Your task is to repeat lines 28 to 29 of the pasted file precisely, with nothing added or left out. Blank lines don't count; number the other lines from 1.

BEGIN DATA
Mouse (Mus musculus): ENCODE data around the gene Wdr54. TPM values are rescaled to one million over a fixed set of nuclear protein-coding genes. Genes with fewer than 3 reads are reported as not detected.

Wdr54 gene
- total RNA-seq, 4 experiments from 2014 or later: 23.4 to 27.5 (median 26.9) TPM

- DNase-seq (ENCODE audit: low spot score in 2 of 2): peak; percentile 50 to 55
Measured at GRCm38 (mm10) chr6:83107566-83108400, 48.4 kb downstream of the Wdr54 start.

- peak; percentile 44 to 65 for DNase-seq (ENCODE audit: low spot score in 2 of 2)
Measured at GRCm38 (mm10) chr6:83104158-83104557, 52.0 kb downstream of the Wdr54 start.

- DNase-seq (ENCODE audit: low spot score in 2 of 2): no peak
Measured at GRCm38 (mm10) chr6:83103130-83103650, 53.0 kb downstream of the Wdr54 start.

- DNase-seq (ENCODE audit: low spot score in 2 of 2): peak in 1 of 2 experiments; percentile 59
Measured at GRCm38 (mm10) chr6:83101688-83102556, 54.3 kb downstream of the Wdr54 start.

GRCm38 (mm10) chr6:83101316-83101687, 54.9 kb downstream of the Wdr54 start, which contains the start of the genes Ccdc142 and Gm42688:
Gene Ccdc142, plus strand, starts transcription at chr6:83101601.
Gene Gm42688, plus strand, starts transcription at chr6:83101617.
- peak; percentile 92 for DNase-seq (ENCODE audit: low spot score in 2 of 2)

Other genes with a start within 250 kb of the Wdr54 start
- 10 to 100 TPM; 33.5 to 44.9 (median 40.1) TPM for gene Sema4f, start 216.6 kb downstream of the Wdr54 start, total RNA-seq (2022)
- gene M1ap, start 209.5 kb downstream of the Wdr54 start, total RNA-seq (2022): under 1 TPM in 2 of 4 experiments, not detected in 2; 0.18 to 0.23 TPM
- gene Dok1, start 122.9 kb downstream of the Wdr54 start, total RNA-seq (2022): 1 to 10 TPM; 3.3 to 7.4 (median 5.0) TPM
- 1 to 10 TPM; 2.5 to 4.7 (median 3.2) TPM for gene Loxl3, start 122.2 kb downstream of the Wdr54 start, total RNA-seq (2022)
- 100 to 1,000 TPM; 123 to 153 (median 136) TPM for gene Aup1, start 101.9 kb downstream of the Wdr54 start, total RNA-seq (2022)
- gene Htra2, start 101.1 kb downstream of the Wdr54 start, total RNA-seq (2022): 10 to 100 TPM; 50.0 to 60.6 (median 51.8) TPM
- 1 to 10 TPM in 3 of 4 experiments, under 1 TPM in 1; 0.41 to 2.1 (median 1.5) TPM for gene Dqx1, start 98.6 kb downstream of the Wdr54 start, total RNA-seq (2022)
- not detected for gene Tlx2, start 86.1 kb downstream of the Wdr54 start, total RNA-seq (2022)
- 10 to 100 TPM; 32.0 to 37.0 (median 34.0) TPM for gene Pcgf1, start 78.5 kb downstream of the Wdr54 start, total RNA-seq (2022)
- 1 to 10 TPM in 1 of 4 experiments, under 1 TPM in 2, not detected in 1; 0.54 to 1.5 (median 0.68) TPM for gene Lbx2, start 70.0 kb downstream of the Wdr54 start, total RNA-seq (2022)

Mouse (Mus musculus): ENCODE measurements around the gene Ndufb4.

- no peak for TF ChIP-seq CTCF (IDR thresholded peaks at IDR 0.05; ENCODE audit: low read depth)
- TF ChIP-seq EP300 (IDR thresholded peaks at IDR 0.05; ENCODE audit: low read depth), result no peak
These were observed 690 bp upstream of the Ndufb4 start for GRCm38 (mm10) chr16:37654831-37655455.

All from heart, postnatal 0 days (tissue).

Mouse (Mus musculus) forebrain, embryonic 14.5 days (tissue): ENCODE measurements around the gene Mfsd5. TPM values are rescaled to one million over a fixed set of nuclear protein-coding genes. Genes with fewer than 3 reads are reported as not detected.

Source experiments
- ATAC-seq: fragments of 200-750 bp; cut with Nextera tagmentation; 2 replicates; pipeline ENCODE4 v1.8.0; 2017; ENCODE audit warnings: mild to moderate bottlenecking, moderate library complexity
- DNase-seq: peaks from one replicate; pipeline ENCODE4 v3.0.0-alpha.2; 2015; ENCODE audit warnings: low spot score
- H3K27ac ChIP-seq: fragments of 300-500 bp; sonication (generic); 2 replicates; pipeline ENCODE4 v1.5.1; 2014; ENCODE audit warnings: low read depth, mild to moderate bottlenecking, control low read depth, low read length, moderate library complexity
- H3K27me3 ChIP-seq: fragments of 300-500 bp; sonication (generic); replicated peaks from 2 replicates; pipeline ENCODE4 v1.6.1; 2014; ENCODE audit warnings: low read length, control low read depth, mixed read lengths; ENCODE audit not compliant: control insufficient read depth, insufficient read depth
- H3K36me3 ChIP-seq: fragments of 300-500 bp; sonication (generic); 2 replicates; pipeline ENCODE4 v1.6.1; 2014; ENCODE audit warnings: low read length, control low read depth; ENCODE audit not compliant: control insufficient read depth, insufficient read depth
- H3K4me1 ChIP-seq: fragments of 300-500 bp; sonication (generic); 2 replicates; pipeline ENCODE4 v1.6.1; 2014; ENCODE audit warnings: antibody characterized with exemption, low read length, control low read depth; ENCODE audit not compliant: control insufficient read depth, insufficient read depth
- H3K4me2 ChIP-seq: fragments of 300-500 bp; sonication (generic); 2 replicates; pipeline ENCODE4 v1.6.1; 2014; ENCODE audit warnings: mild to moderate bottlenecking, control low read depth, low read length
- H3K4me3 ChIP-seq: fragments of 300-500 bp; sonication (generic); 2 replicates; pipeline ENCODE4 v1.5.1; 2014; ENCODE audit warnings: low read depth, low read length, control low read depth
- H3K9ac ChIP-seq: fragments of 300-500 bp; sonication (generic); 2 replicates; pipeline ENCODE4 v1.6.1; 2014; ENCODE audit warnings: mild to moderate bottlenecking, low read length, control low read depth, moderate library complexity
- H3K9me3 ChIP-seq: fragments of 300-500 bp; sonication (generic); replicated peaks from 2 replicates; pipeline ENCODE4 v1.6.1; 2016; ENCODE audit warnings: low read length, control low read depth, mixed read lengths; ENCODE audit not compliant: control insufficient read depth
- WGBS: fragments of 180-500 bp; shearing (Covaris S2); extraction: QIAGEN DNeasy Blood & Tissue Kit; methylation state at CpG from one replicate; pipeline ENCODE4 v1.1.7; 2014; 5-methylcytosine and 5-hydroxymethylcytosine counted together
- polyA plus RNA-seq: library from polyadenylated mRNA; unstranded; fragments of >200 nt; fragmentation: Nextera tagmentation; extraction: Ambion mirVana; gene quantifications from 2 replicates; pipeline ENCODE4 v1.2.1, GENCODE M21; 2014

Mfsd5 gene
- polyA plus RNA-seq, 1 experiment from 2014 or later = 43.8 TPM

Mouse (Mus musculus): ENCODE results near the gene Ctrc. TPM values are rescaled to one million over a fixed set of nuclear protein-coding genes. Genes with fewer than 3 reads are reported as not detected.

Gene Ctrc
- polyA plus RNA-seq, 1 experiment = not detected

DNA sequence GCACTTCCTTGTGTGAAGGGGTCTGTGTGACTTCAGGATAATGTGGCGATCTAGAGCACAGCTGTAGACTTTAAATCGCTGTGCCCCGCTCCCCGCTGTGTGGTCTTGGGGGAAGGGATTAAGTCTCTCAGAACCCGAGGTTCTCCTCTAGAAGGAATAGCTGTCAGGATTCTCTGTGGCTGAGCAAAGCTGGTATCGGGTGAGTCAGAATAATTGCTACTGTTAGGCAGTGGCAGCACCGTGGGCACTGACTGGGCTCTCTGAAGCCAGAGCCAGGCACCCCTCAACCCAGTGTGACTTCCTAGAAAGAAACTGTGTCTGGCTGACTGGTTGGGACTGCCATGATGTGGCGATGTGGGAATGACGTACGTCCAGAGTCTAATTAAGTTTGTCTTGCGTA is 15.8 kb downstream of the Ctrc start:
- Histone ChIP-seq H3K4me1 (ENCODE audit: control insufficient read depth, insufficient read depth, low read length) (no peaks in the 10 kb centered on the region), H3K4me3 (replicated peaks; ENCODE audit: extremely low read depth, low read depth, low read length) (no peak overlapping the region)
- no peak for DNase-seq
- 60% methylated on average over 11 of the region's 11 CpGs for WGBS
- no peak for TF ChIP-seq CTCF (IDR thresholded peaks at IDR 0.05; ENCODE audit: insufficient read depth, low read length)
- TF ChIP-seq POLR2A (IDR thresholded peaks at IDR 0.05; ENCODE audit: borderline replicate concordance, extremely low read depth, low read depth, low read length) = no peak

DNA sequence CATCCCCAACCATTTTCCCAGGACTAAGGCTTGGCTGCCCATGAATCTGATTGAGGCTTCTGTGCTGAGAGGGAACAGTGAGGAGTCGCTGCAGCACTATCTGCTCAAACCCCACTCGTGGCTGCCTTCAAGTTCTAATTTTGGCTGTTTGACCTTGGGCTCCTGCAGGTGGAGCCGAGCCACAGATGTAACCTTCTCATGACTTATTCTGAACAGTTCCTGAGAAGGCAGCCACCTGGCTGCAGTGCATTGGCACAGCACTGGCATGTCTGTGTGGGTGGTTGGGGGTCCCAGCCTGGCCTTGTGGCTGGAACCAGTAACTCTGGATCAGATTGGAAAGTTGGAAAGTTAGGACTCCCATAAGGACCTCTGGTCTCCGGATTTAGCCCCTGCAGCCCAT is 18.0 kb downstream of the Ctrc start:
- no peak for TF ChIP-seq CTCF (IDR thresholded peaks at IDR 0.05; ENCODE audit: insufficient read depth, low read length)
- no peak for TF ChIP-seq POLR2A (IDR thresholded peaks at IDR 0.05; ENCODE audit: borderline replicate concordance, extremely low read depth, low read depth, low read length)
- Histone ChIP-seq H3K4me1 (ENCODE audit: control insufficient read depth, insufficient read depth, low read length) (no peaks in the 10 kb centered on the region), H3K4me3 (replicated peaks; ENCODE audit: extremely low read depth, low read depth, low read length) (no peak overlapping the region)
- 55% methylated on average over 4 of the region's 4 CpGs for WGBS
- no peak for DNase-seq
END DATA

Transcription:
- no peak for TF ChIP-seq CTCF (IDR thresholded peaks at IDR 0.05; ENCODE audit: low read depth)
- TF ChIP-seq EP300 (IDR thresholded peaks at IDR 0.05; ENCODE audit: low read depth), result no peak